© 2016 by Michael King Proudly created with Wix.com

The Elmer

September 2, 2019

 

Back in february of 93, I purchased copy of Acoustic guitar magazine at a news stand. The theme of the issue was “Archtop artistry”. This issue cemented my more than casual interest in the big bodied jazz archtop guitar.  It was an issue all about the artistry of not only playing archtops, but also building them. The issue also covered the history of some of the most influential players and builders. Before I knew it, I was building my first archtop, but not before actually being introduced to a real D’Angelico New Yorker owned by a local dealer.  What a thrill!!

                                                Still Have the issue of Acoustic Guitar Magazine

 

The first thing I noticed about the D’Angelico was the size of the neck!  Having only really  played guitars with contemporary necks up until that point in my history of being a guitar player, it took a little bit, but I came to understand the magic of a lager neck.

Over the next few years I found myself trying several 1950s large neck guitars. Eventually I came to really like these guitars. 

 

After really diving into archtop guitars, I eventually found my way to the Gibson Byrdland! it did not really have a comparably large neck, But I immediately I fell for the 23.5 scale length. This scale and the neck size of the big jazz boxes were elements I knew I wanted to work with. 

 

The Elmer is a Guitar that is born of these experiences.

It feels like a bigger guitar than it really is because of the weight and large neck. Most importantly, it has big sound!!  I also incorporated the 23.5 scale which allows for medium and heavy gauge flat strings without the tight string tension.  This tension is welcomed on the old big bodied archtops to get a credible volume need in orchestra settings. However the Elmer is a solid body electric.  Also I finished it to have the look of a large vintage archtop from the days of D’Angelico and The Stromberg Jazz boxes. The top is sprayed to allow the lines of the grain to pop a bit. Kinda emulates an aged finish of a 1950 arch top. It's name comes from my fascination with the archtop builder Elmer Stromberg. His Master 400 model in blond with black headstock to me is so very visually striking that I mimicked the gold logo on the black headstock too.  So Cool!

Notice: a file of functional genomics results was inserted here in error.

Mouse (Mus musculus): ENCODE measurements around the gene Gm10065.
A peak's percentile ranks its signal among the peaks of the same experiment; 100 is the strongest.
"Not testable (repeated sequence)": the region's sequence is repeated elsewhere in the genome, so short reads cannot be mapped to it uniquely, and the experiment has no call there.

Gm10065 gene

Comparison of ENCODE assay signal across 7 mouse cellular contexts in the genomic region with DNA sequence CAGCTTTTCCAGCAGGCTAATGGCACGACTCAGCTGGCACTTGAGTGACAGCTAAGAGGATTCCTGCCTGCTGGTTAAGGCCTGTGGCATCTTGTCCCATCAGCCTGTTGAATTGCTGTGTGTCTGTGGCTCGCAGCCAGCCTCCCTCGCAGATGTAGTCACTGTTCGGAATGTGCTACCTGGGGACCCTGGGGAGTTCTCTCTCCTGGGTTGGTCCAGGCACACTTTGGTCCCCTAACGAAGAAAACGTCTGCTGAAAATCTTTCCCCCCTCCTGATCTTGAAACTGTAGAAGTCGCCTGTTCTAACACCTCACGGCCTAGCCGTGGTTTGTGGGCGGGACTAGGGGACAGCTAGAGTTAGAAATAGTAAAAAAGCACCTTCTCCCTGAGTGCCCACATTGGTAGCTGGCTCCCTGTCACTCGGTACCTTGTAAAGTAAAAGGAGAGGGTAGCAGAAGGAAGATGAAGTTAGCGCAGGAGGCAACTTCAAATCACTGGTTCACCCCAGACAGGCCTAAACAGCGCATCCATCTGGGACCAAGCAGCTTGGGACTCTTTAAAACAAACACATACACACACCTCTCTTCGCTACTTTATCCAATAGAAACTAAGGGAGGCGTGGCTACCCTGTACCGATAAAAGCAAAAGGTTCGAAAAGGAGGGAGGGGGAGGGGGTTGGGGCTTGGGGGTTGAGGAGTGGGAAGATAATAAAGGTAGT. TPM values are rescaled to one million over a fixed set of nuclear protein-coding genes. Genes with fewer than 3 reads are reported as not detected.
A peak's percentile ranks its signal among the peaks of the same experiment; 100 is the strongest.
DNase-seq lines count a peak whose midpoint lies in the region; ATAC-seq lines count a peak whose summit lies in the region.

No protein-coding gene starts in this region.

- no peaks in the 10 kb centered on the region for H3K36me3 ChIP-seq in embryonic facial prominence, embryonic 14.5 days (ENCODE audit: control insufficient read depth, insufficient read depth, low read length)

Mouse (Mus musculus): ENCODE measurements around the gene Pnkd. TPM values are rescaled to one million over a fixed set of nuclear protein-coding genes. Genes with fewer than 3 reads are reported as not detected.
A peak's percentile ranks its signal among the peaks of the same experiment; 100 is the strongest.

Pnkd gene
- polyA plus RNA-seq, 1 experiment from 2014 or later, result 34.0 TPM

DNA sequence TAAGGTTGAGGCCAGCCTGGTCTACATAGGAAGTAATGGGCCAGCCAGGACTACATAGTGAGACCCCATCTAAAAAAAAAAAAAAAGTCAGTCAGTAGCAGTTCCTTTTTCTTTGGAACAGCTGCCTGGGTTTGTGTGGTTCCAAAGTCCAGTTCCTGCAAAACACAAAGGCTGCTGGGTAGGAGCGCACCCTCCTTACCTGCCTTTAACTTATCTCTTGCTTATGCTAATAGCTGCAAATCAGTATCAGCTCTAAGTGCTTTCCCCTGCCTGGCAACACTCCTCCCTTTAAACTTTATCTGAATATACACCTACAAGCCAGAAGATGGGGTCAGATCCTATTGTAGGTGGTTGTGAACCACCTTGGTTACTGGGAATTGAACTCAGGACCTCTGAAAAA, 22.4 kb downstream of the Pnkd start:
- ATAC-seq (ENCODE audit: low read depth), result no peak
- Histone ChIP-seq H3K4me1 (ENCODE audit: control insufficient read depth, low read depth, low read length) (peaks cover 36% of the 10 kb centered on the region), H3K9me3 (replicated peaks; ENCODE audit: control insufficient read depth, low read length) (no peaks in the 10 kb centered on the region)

Yes, the Elmer is a short scale solid body, but it’s got a very versatile favor for everything from blues and rock, to straight up jazz. It’s equipped with two very versatile single coil pickups. Both are dedicated to the positions they are installed.  The controls are from front to back: Volume, Blend and tone.   The blend allows for varying degrees of balance between the two pickups, or either pickup independently.  Also there is a push/pull bright switch on the tone control.

 

 We don’t get the chance build non commission guitars very often, but here is the opportunity to get one of our instruments without the 6 month wait.   If you have an interest in Elmer, get in touch at the sight for photos and more details. There is a custom case made for it, but is an option.  Send us your questions!

See ya next time,

Michael 

 

Please reload

Featured Posts

I'm busy working on my blog posts. Watch this space!

Please reload

Recent Posts

October 11, 2019

September 23, 2019

September 2, 2019

August 28, 2019

Please reload

Archive
Please reload

Search By Tags

I'm busy working on my blog posts. Watch this space!

Please reload

Follow Us
  • Facebook Basic Square
  • Twitter Basic Square
  • Google+ Basic Square